I’ve been spending a lot of time in bed, with a bottle of extra strength Tylenol steadfastly by my side and my laptop like a warm and comforting pet always perched upon my stomach. Despite the excuse of extreme fatigue, weakened bones and other ailments caused by my hyperparathyroidism (soon to be treated), I feel weighted by the guilt of all this inactivity. Most devastating to me is the fact that my writing has suffered, as my thoughts come more slowly and my memory is drastically hindered. It has become exceedingly difficult just to stay awake throughout the day, anymore, let alone to work on a novel. But today I stumbled upon a wonderful realization; as a writer, I haven’t stopped working for a moment.
When we think of writing, our thoughts often carry us straight to the end: a fully composed book, poem, play, short story, or even blog post, that may or may not be accessible to the public. In fact, those manuscripts are only feathers, fully formed and functional in their own right, but singularly representing so very little of the bird they belong to. Writing, in fact, defies definition as deftly as does living. Writing is a pulsing, breathing, trilling beast that flies (just ask Emily Dickinson, whose feathered Hope is much the same thing). It is a compulsion, almost instinctual, which may or may not result in a warm nest for the writer, a bit of nourishment, or a harried escape. In fact, I would argue that most of the act of writing, as with living, takes place in the privacy of the mind.
I used to think keeping a personal journal was immature, and rather self-involved. It was something I did in my youth, when I was too shy to express myself directly, and didn’t quite have a direction or purpose for my writing. But after years of motherhood (days spent in an isolating servitude to the whims and needs of babies grown to toddlers grown to children with even more whims and needs) I started journaling again for therapy’s sake. I wasn’t exactly proud of it, but I felt more comfortable putting down my thoughts to the scrutiny of an unblinking document than an actual, opinionated therapist. I’ve never counted my journal as writing, because it was never meant to result in anything coherent, and certainly not public. And since my journal has been the only thing I’ve kept up with lately, I was starting to feel like a failure as a writer.
Until I realized just how essential a journal can be for a writer. It’s that all-important nest for my inner bird; that still-developing creature that needs warmth and quiet, her little wing-stubs laid flat against her sides as she peers into the sky, and longs for it all. Longing, I think, is an integral part of writing– of living!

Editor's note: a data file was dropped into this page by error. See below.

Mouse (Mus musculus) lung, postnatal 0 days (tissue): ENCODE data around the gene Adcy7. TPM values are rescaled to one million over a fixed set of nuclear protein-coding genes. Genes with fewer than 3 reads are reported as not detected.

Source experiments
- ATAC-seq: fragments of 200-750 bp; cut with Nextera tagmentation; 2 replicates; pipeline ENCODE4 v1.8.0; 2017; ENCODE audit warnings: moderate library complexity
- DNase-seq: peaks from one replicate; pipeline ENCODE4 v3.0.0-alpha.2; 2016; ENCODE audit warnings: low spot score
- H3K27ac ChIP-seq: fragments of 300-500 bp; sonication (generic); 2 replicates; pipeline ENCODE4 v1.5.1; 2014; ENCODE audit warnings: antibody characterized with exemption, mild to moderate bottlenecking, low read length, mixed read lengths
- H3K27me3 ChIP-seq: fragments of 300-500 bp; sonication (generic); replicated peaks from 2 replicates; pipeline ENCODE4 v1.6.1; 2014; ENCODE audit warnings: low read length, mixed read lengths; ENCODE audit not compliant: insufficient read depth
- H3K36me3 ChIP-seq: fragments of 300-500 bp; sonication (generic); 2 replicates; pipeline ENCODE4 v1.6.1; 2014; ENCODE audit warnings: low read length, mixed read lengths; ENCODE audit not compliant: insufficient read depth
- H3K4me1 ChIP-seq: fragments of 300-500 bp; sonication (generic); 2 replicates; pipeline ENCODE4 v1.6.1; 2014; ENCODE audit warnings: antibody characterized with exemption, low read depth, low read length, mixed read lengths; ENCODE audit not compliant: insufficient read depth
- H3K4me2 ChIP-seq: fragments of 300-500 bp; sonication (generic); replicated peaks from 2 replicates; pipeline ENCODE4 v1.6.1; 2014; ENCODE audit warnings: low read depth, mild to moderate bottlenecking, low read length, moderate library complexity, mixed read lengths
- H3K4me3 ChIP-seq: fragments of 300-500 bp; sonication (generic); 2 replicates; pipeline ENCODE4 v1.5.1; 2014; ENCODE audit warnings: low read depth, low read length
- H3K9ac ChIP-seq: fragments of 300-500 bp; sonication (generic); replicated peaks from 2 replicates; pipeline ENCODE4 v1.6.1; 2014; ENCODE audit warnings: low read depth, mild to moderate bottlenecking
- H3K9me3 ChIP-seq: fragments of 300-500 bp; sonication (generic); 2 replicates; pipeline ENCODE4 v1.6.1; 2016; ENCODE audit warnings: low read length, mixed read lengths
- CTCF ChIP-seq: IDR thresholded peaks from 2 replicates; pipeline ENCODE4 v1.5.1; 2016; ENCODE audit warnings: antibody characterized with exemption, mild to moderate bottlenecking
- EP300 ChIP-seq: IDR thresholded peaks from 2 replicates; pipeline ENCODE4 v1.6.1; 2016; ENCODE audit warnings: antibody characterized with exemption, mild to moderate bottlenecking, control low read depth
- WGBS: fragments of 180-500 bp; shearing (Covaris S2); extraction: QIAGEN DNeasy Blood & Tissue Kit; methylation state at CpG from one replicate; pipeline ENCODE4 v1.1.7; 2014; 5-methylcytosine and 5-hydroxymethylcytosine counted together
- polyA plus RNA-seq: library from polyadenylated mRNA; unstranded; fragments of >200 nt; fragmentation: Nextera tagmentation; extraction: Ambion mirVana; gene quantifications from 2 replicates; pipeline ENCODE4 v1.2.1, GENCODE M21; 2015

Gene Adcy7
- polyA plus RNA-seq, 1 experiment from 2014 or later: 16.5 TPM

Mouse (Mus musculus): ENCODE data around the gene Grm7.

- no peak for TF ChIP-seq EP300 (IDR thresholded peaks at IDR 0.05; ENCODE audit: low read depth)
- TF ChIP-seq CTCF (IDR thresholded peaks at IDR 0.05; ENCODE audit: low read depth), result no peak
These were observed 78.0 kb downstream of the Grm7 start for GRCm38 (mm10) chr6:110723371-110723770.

Susan Songtag said, “In the journal I do not just express myself more openly than I could to any person; I create myself.”
I found that quote in Flavorwire’s 10 Famous Authors on the Importance of Keeping a Journal, which I highly recommend (I even quoted some of Joan Didion’s words, which touched me personally, in my journal). You’ll find that only one out of the ten famous authors scoffed the idea of journaling (Ray Bradbury), but even he found it extremely valuable to go back to his unused ideas and reconsider them (and he, too, saw them as little, abandoned birds). And that is what journaling pushes a writer to do; to reconsider yourself and your ideas, to listen again to the twittering of the young bird you used to be, and marvel at all those shed feathers. There’s still some warmth to be found there, even if it’s only in knowing that you’ve grown.
Personally, I’ve accomplished more than I ever thought I would in my private journal. Lately, when I look back on my entries, I realize that I’ve written my best and most literary work in writing, essentially, the story of my life. I need that raw pallet to work with, a place where editing is irrelevant, and nothing is more important than my own thoughts. I need the freedom to write without performing, without a second thought for the “final product.” I need it the way a bird needs its beginning inside the egg, its growth nestled in private confinement, without the intimidation of endless sky and the judgment of flight. So instead of wallowing in guilt or self pitty, I’ve begun taking pride in the smallness of my journalling.
The wings are there, regardless.